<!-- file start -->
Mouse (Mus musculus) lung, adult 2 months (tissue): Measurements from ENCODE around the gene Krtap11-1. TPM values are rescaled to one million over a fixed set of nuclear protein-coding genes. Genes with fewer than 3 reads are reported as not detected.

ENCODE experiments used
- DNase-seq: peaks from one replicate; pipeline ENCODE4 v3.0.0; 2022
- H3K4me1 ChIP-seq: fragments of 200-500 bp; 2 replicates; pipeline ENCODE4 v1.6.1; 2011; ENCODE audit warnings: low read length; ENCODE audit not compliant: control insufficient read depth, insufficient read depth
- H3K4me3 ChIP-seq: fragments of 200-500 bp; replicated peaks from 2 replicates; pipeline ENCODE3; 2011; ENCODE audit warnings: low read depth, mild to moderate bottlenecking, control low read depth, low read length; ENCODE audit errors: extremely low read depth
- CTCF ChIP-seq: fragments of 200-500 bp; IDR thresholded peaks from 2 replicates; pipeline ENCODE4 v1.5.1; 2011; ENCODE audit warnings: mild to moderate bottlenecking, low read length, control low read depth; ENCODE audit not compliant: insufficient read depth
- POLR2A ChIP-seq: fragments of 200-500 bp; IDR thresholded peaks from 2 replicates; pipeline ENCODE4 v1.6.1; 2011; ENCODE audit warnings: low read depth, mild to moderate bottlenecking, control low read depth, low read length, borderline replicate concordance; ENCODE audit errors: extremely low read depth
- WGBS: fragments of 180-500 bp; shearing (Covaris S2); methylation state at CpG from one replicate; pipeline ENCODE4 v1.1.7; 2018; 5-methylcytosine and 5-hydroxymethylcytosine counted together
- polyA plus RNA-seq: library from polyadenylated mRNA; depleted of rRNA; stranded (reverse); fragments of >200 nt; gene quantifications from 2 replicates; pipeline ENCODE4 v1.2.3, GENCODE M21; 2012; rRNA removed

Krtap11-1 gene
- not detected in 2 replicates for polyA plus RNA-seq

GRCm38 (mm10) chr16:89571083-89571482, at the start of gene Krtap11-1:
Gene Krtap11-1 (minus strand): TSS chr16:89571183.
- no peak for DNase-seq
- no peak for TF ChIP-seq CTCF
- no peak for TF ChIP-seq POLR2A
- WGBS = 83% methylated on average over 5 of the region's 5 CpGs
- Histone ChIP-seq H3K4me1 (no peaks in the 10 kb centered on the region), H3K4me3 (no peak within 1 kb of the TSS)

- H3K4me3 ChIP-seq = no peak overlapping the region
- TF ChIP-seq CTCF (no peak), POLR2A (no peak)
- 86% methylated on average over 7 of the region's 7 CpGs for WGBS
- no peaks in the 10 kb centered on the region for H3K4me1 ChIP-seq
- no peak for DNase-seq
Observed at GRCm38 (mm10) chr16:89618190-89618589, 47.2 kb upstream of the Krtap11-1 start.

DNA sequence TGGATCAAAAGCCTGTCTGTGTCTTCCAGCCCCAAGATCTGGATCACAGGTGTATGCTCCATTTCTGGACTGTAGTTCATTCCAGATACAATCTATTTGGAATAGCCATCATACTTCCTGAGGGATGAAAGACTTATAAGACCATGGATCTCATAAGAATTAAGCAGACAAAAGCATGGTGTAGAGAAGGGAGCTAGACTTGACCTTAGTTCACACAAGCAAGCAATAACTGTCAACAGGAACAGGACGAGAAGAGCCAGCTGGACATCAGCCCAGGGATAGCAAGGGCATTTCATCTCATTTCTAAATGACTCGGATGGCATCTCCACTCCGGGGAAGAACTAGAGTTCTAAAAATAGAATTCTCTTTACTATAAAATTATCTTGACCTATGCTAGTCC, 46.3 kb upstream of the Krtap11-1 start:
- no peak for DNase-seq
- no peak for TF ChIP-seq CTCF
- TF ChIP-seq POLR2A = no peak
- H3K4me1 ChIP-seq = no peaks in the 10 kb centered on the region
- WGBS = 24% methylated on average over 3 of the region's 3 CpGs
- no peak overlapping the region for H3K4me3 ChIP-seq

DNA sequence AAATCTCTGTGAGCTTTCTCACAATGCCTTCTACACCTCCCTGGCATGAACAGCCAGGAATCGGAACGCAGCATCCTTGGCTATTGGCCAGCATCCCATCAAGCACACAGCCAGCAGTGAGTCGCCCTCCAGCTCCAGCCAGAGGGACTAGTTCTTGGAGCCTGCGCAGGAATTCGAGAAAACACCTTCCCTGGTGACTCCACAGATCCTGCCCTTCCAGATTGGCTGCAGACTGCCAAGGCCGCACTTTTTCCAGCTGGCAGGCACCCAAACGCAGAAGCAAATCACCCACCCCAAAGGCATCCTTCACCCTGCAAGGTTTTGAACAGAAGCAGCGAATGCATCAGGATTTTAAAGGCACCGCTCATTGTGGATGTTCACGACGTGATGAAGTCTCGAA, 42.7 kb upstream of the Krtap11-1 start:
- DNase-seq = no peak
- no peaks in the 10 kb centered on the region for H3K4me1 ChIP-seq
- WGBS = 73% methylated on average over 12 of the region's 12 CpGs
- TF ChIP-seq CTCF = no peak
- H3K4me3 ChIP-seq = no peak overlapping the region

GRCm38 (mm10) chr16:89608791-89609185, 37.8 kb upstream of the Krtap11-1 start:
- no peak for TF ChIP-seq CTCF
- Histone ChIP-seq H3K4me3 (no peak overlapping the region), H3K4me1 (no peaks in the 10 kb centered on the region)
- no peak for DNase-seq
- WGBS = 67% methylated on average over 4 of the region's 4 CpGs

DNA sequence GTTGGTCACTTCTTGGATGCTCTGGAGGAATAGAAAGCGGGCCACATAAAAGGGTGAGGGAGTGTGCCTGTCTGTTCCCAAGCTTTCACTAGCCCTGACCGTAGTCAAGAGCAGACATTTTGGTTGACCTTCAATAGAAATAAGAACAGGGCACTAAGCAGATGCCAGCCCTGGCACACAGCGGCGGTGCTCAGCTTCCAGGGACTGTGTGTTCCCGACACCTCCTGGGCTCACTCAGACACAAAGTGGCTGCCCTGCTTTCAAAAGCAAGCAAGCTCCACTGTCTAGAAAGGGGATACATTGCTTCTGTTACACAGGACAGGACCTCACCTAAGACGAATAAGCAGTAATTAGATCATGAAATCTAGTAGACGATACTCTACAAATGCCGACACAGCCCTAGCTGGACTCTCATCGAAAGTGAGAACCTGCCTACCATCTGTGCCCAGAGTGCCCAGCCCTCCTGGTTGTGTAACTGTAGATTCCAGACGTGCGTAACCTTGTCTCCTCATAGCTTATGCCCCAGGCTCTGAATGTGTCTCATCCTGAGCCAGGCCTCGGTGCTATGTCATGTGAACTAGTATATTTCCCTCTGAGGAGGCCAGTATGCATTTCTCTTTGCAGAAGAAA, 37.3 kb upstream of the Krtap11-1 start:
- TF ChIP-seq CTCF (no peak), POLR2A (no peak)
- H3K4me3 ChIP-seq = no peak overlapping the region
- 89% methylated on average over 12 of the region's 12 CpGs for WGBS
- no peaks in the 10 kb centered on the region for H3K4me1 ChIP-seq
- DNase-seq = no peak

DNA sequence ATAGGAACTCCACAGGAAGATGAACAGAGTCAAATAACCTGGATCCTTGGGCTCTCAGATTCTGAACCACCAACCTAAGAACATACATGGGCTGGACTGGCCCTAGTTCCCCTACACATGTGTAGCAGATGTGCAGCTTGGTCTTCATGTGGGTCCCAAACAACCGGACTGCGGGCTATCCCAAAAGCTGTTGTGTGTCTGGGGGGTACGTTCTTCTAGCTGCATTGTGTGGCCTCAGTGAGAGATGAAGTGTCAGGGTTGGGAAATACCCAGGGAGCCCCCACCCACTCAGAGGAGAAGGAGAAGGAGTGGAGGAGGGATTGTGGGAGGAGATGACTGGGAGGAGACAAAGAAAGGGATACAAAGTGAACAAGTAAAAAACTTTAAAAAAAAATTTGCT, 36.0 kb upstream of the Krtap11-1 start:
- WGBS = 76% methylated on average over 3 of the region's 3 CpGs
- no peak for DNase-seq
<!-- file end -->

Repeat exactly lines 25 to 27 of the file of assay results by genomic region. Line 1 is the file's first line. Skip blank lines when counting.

DNA sequence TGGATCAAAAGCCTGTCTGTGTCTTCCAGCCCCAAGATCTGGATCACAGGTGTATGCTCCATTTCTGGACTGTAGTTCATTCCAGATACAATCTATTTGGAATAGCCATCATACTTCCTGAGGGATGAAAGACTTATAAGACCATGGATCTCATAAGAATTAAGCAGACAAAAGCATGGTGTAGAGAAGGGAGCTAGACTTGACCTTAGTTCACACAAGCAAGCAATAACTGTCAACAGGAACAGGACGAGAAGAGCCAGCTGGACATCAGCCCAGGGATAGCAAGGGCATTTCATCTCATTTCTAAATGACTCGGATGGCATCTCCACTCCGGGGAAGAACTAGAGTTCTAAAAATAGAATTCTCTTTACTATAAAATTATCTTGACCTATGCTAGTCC, 46.3 kb upstream of the Krtap11-1 start:
- no peak for DNase-seq
- no peak for TF ChIP-seq CTCF